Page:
And PoE is showing here that just keeping AC down may not be enough to really broaden the utility of monsters over many levels. Instead it seems that HP and other abilities increase fast enough to make high level PCs still nearly invulnerable to low level monsters.
    Last edited by Harlekin; Thursday, 4th October, 2012 at 09:23 AM. Reason: Grammar

  • #76
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    Quote Originally Posted by Harlekin View Post
    And PoE is showing here that just keeping AC down may not be enough to really broaden the utility of monsters over many levels. Instead it seems that HP and other abilities increase fast enough to make high level PCs still nearly invulnerable to low level monsters.
    Yep. It might be a bit simplistic but we can identify that there are different things changing in favor of the PC as they level up and encounter the same monster:

    A- higher % chance of hitting the monster (possible cause: higher attack bonus, increased ability scores, magic weapons)
    B- greater % of damage-per-hit done relative to monster's total HP (possible cause: increased ability scores, bigger spells, magic weapons)
    C- lowered % chance of being hit by the monster (possible cause: increased ability scores, better armor, defensive spells, magic items)
    D- smaller % of damage-per-hit received relative to own total HP (possible cause: more total HP, increased ability scores)

    These don't take into account the fact that the PC also gained plenty of added flexibility, especially thanks to new and higher-level spells.

    Overall the "spread" looks more than quadratic... this means that just increasing the number of monsters may not be enough, at least not beyond a certain point (we also have to keep in mind that too many monsters may just not make the battle feasible to run).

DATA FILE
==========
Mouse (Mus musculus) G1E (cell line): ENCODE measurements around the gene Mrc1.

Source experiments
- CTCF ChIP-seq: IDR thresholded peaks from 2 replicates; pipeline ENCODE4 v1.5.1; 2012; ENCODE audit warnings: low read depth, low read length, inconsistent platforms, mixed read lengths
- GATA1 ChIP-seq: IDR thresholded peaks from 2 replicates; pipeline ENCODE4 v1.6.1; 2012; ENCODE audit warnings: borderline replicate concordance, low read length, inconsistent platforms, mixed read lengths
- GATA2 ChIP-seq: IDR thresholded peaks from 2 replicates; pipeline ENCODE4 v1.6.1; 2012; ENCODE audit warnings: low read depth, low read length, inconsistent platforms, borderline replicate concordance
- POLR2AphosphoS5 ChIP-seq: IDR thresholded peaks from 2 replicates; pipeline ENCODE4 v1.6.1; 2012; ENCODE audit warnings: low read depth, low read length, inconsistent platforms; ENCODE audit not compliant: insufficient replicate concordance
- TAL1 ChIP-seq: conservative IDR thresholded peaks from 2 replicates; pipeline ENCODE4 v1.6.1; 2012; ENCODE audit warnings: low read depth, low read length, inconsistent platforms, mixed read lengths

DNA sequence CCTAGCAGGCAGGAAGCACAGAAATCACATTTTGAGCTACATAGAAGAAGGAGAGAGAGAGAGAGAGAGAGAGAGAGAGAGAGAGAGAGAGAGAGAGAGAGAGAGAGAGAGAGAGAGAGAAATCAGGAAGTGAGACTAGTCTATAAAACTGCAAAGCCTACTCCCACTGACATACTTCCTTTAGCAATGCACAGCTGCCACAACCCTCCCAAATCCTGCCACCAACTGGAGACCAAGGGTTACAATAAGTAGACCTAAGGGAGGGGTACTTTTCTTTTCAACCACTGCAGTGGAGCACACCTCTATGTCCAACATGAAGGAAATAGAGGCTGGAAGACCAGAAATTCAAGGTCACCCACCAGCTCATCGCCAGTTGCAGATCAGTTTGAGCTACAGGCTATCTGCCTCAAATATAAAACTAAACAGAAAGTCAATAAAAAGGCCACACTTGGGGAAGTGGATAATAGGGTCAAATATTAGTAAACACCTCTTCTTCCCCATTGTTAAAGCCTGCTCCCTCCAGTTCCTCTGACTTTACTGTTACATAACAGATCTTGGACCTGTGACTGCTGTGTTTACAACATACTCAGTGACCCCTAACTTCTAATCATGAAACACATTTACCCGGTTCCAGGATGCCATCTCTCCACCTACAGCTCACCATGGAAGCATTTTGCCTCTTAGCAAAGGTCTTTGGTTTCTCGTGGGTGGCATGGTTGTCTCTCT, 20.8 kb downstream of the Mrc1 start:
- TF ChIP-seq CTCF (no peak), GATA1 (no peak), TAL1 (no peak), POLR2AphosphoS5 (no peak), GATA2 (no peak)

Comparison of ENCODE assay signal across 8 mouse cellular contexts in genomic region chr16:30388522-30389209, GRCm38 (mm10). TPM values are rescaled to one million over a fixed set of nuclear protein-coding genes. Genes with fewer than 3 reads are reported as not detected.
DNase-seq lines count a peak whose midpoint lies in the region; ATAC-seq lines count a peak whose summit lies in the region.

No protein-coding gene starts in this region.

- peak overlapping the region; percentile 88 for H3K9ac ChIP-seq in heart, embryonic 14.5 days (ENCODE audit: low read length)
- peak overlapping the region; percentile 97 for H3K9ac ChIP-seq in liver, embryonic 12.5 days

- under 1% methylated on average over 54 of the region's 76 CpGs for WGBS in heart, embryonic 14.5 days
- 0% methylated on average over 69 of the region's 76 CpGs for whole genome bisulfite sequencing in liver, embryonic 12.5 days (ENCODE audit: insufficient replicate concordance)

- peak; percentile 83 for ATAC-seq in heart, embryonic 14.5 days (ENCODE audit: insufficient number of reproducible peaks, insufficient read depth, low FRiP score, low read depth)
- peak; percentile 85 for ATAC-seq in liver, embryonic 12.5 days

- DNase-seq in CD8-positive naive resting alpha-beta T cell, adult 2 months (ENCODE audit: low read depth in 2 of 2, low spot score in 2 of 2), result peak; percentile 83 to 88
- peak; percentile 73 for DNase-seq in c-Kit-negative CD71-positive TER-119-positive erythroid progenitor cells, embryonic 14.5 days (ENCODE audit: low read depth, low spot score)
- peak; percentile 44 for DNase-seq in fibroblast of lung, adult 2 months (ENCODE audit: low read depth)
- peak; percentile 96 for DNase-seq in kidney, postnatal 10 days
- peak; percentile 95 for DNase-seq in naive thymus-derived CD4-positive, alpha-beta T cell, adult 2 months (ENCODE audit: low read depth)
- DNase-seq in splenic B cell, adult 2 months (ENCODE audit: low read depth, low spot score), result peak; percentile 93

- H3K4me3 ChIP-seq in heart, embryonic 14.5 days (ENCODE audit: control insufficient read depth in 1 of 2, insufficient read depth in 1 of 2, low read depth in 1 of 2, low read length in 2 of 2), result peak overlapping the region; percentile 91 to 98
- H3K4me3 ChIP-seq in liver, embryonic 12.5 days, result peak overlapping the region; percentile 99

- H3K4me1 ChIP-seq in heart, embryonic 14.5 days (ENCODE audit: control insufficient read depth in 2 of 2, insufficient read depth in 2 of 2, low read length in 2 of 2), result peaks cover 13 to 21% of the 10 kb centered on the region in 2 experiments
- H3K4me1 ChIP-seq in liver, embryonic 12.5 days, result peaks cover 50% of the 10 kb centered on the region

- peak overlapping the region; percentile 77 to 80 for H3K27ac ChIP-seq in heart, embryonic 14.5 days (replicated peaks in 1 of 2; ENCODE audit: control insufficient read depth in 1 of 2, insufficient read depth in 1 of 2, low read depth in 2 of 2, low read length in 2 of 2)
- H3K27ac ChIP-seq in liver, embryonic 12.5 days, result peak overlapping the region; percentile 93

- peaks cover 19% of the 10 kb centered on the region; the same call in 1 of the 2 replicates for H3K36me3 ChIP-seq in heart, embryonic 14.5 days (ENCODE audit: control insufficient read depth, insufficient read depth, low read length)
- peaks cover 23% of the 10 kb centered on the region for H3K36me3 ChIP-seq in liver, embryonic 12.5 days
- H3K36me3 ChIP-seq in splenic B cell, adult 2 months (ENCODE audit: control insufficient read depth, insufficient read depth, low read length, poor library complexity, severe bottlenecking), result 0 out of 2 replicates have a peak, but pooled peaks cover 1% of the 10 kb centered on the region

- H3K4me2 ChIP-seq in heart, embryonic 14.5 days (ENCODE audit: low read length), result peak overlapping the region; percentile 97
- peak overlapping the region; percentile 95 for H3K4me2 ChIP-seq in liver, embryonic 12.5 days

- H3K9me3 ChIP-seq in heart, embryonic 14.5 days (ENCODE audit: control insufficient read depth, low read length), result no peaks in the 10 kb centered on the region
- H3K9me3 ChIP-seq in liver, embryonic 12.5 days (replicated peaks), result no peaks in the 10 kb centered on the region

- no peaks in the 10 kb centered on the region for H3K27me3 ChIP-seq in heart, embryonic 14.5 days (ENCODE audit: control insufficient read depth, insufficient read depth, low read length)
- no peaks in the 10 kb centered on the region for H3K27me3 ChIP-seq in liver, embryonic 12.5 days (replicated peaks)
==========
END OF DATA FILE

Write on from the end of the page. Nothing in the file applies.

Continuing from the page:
Bounded accuracy tends to lessen the spread of points A and C, but has no effect on points B and D which are largely dependent on the HP totals which are currently NOT within bounded accuracy but instead just scale up proportionally with level.

    Thus the question is: is it a good principle that a monster hits you only slightly less frequently than before (bounded accuracy) but to lesser effect (your HP are much more)? Or would it be better the other way around i.e. to hit you much less frequently but each hit still means a lot?

    I guess this question actually equates to: do you want the low-CR monsters to be rarely a deadly threat (a spear in the chest still hurts the same whether it comes from a BBEG or an orc with beginner's luck), or frequently a minor nuisance (orcs spears slowing grinding hp away from you)?
    "There is no survival without order, there is no evolution without chaos."
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  • #77
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    Quote Originally Posted by gweinel View Post
    Why this should be the only playstyle? And why should the pcs should survive two or three times their numbers?
    It needn't be the only playstyle (though a playstyle in which the PCs routinely face TPK-level opponents will probably result in a high number of TPKs, which might be controversial at some tables). I was responding to someone else's discussion of an ecounter involving 2 to 3 giants and 6 to 12 ogres, and indicating how that encounter would be run in 4e, and the game-mechanical rationale for that way of handling it.

    Quote Originally Posted by triqui View Post
    Ussually, in all editions of D&D up to now, low level threats *dissapear* from the world. Once you get to high level, there are no longer orcs and ogres in the world. They are replaced fully by giants or devils. While it's cool to have new monsters to fight (and that's a BIG part of what D&D is, and the reason to have levels at all), it could be fine if you could use orcs and ogres for longer.
    I don't agree with your characterisation here, though maybe my 4e game is unusual. I was using hobgoblins at 15th level (a powerful hobgoblin captain, and hobgoblin phalanxes built using the swarm rules). And the minion rules themselves take monsters like hobgoblins and orcs through the whole of the heroic tier, before you have to break out the swarm rules!